# Complexity Classes as Pure Sets

What are complexity classes (P, NP, etc) in terms of pure sets? ZFC, I mean.

I thought they were just sets. Like

P = {problem q | there is a polynomial time algorithm for solving q}
NP = {problem q | there is a non-deterministic polynomial time algorithm for solving q}
NP-Hard = {problem q | any problem q' in NP can be reduced to q in polynomial time}
NP-Complete = NP (intersect) NP-Hard

etc.

I depends on how you define decision problem, Turing computation, etc. Take any book on computation theory, start with the definition of complexity classes given by AUMathTutor and work backwards by substituting each concept by its definition and eventually you should end up with an ugly expression for that set. Note however that the result is likely to vary depending on our definitions so there is no universal way to express such sets, and I expect that they will be fairly meaningless to humans.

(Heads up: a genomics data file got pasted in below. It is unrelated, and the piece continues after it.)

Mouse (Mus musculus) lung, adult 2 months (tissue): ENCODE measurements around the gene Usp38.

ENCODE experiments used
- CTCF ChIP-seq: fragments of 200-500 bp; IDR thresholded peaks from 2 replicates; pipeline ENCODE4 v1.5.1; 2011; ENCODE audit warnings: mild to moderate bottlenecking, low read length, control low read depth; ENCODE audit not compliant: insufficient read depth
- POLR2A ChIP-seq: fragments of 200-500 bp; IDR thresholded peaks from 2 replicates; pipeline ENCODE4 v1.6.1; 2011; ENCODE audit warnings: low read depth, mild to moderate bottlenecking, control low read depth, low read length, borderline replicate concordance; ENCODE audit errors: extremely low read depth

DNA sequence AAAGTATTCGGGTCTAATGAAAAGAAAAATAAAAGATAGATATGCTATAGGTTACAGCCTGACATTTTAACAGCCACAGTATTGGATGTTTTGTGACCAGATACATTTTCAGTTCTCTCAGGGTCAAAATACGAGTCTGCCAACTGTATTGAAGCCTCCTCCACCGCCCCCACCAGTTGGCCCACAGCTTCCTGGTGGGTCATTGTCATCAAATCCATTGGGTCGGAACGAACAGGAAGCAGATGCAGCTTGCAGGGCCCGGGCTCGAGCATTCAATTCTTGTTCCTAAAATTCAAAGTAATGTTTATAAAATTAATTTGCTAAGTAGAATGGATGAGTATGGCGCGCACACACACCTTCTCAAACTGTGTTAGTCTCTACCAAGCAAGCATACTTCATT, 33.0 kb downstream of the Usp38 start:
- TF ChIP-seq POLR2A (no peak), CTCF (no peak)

I thought they were just sets. Like

P = {problem q | there is a polynomial time algorithm for solving q}

etc.

"problem q" would also have to be a set.

... since when can there not be sets of sets? Am I missing the point?

Are you asking for the definition of these sets in terms of elementary set theoretic notions? Like somebody said, doing that would be counterproductive. I think the way to bridge the gap from this to more basic notions is via the mechanism of language and machine.

CRGreathouse